The ‘Create’ stage is about building the full solution, with fast and ready sequencing and sprints that can last weeks. We get a full picture of how the complete product can and will be used while enabling our teams to continue to build at pace. During this phase, we break down the original hypothesis internally without disrupting the user experience by adding and removing features.
The third stage ‘Deliver’ is about roll-out and implementation. Localization in healthcare is key and we collaborate with systems and partners to ensure that our products are the best fit and can be easily integrated, which reduces fragmentation and improves interoperability. We also focus on key markets where our products are most relevant and can be scaled outwards. This way we keep costs low by minimizing scope, rather than compromising on quality.
Setting up a Kry task force
The MVP process – Frame, Create, Deliver – brings in consistent and standardized frameworks for our patient and clinician product development. Yet sometimes we have to move quickly, responding to market dynamics, regulation, and user experiences.
We set up Kry task forces to cut through the noise and remove costly operational silos. Its mission is speed. Its role is to tactically focus and simply ‘attack’ a specific feature or problem. Do one thing, and do it well.
The task force has a clear focus – ‘action or cut’ – taking its cues as if operating in a startup to solve the underlying value proposition with a requirement to scale fast for the future.
It means these lean squads get to conceptualize, test, and validate the value proposition within weeks – not months – so we can be responsive and agile, working closely with the founder to envision our mission for great healthcare for all.
Case Study: Chat with your Nurse
Nurse Chat was developed to allow patients to interact with healthcare professionals in an easy and accessible way and to receive on-demand care without long waiting times. From our own care provision, we knew that some patients preferred to speak to their clinician over text rather than video. It’s particularly useful for patients who need help or reassurance while on the go (they might have a poor connection or can’t find somewhere private to speak).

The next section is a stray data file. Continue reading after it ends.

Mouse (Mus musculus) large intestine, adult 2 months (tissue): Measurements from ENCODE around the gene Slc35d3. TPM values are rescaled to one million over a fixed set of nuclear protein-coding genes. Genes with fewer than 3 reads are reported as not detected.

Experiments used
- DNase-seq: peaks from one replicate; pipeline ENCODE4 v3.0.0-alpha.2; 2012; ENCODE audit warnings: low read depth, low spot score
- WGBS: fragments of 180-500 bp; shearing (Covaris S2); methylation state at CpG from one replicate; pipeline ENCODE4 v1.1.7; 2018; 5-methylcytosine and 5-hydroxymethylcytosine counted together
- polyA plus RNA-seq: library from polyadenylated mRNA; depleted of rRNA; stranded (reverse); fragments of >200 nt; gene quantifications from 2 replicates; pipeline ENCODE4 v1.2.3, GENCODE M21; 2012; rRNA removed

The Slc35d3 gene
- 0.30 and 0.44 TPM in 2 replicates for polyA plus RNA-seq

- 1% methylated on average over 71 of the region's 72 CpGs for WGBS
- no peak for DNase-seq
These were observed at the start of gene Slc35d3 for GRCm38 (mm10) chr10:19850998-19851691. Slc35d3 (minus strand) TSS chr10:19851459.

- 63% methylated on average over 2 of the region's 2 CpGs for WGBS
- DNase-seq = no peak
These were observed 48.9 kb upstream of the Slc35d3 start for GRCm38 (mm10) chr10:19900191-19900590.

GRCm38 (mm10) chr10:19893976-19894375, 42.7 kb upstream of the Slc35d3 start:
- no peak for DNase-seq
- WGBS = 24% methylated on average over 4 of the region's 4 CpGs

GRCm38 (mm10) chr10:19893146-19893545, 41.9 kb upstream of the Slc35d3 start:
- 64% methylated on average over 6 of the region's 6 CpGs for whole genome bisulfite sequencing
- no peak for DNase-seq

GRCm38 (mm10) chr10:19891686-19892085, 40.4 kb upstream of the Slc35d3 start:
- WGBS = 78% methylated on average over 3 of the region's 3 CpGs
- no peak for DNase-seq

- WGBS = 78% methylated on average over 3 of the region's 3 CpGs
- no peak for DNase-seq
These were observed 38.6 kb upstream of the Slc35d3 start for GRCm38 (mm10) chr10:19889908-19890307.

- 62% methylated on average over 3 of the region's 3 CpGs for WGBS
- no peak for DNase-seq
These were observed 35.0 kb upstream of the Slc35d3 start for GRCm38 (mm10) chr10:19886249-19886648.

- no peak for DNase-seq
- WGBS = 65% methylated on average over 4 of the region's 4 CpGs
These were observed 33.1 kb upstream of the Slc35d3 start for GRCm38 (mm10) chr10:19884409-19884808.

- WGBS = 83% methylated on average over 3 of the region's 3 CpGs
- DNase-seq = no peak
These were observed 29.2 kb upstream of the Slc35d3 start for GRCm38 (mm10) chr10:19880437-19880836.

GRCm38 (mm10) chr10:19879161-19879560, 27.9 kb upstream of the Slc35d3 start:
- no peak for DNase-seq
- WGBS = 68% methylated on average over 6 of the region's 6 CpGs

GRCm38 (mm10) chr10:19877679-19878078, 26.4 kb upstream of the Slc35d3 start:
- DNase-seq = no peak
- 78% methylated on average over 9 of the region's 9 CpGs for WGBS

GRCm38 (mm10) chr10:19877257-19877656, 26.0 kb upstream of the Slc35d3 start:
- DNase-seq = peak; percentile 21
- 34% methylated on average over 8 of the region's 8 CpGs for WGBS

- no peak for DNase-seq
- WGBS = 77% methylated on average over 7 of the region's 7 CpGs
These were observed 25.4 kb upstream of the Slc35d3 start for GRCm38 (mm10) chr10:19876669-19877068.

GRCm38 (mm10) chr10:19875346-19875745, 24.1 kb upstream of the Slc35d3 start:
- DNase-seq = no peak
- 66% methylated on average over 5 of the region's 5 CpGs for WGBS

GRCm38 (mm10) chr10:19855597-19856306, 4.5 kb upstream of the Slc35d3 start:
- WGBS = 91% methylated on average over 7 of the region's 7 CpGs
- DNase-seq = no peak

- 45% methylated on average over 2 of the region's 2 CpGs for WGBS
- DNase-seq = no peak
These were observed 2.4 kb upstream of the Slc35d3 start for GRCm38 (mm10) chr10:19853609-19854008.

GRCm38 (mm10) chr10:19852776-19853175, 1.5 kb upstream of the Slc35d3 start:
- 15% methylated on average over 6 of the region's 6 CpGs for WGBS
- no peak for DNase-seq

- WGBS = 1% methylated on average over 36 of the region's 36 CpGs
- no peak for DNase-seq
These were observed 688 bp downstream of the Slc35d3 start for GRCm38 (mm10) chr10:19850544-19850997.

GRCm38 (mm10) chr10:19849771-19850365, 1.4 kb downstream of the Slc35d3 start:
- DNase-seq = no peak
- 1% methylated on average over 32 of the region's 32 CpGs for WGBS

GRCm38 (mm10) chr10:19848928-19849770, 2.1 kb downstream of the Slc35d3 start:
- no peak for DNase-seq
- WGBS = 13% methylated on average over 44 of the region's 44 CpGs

A lean and readied Kry task force was created to condense the development process, gain speed and minimize risk. This allowed us to quickly frame and create a Nurse Chat experience that could be released to a control group in Sweden. To ship this ‘MVP’ we needed an experience for patients to chat with nurses, a method for nurses to accept chats and chat with patients, and a reasonable path to earning revenue.
Once we were confident in understanding how comfortable users and clinicians were with the new feature, the task force then turned to iterate and scale the value proposition, looking at how to drive efficiencies and offer immediate access to healthcare professionals across Sweden. This included interoperability and utilization of the product, onboarding healthcare professionals, and implementing reimbursement models to generate income.
One of the most exciting aspects of the chat is how efficient it is proving to be in helping us connect more patients to healthcare professionals. Initial results have shown that the number of meetings per hour carried out by a nurse via chat rather than by video almost doubled. This means that we can see more patients per hour and keep waiting times lower for patients – improving efficiency and providing immediate access.
With the scalable Frame to Deliver model, we develop in the real world, enabling us to iterate and adjust asynchronously. It’s lightweight and scales as you grow thereby avoiding costly outlays and investment.
As Eric Ries quoted in his book “the only way to learn, is to learn faster than anyone else” and a combination of our scale-up global framework and startup task force enables us to deliver better care for more patients, better tools for more healthcare professionals – and better efficiency and lower cost for systems. And that’s how we measure our success.